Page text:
The example I gave above showing the program using numbers with more than seven digits will only give correct answers if the number of significant digits remain at around seven. So basically, you can use more than seven digits as long as the extra digits are zero.

There are many cases when using integer math will be more accurate than floating point math on the Prop.

For example, I think if one were to add 1234567899 + 111111100 and the Prop, you'd get 1345678999 as the (correct) answer. Using floating point, the answer would be 1345679000.

Of course there are plenty of times floating point will be a better choice. I don't know of a firm rule of when one should be used instead of the other. I tend to use floating point for trig calculations and use integer for most addition, subtraction, multiplication and division needs.

codeviper

04-15-2012, 04:14 PM

I got ya.

and thanks for all the help.

I try my best to communicate but I always get a sort of do it yourself attitude.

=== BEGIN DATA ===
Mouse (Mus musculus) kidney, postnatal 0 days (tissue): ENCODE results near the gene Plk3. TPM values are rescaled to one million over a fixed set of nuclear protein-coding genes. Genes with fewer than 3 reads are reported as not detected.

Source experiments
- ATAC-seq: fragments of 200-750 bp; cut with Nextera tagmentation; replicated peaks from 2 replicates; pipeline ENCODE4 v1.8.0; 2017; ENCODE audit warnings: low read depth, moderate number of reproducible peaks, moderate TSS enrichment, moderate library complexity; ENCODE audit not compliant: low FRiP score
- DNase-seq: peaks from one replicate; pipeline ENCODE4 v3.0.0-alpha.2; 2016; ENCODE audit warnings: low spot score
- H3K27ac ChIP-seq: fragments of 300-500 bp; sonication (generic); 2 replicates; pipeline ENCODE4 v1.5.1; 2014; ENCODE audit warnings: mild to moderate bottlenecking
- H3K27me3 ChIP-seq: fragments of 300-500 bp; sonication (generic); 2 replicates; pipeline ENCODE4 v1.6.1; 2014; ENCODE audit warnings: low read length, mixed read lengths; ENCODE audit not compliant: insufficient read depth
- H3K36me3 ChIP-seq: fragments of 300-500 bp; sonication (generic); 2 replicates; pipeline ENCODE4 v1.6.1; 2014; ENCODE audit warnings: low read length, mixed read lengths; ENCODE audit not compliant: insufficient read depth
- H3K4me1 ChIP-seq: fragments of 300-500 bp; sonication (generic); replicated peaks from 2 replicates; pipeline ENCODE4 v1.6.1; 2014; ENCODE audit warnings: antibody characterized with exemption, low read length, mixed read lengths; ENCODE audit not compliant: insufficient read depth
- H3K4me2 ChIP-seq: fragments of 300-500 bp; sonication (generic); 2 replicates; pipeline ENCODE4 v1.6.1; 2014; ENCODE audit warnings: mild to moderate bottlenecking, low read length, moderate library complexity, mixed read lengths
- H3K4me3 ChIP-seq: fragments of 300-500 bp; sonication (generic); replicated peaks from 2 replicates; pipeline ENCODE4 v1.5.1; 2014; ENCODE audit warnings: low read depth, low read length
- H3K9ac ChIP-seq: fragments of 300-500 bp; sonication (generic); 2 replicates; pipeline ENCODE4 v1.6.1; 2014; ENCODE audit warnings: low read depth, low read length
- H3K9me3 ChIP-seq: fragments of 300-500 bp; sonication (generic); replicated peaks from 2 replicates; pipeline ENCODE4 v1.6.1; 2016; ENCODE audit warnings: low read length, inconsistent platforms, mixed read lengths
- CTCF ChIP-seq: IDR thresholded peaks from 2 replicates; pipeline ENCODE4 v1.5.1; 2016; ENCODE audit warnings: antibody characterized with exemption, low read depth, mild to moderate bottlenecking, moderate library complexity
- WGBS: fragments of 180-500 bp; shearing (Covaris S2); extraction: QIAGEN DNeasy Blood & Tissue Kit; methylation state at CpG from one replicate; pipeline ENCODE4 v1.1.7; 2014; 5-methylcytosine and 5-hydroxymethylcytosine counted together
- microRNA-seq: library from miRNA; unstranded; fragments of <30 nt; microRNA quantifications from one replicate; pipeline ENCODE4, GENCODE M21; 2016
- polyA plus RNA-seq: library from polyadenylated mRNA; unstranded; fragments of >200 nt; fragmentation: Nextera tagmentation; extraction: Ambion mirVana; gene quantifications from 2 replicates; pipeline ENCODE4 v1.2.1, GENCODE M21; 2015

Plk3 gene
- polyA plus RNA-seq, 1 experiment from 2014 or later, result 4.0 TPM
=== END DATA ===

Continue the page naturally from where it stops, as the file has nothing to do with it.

I know one way to get super correct FP but its a bit slow.

I could write an algorithm that did math the way we do math one digit at a time from the string.

it would not be impossible the addition and subtraction would be easy it would be the multiply and divide that would get hairy.

User Name

04-20-2012, 01:52 AM

All of the floating point objects use single precision IEEE format for their number representation and that's limited to about 7 digits of precision.

So what double-precision floating point solutions currently exist for the Prop?

UCSD Pascal or Turbo C via CP/M?

Gcc via ZOG?

A Forth FP library converted to PropForth? (I.e. FP for PF.)

Anything else?

Duane Degn

04-20-2012, 02:10 AM

So what double-precision floating point solutions currently exist for the Prop?

There's a little bit of 64-bit floating point stuff on the Propeller Wiki (http://propeller.wikispaces.com/MATH)site. It only describes +-*/ functions. I don't know if there is any trig stuff done with 64-bits on the Prop or not.

Someone did release an object to use an external 64-bit floating point chip.

I'd like to see something like F32 done with 64 bits. F64 anyone?

cessnapilot

04-21-2012, 07:07 AM

codewiper:

I would like to draw your attention to the "True Calculator" of H. Thimbleby. He said: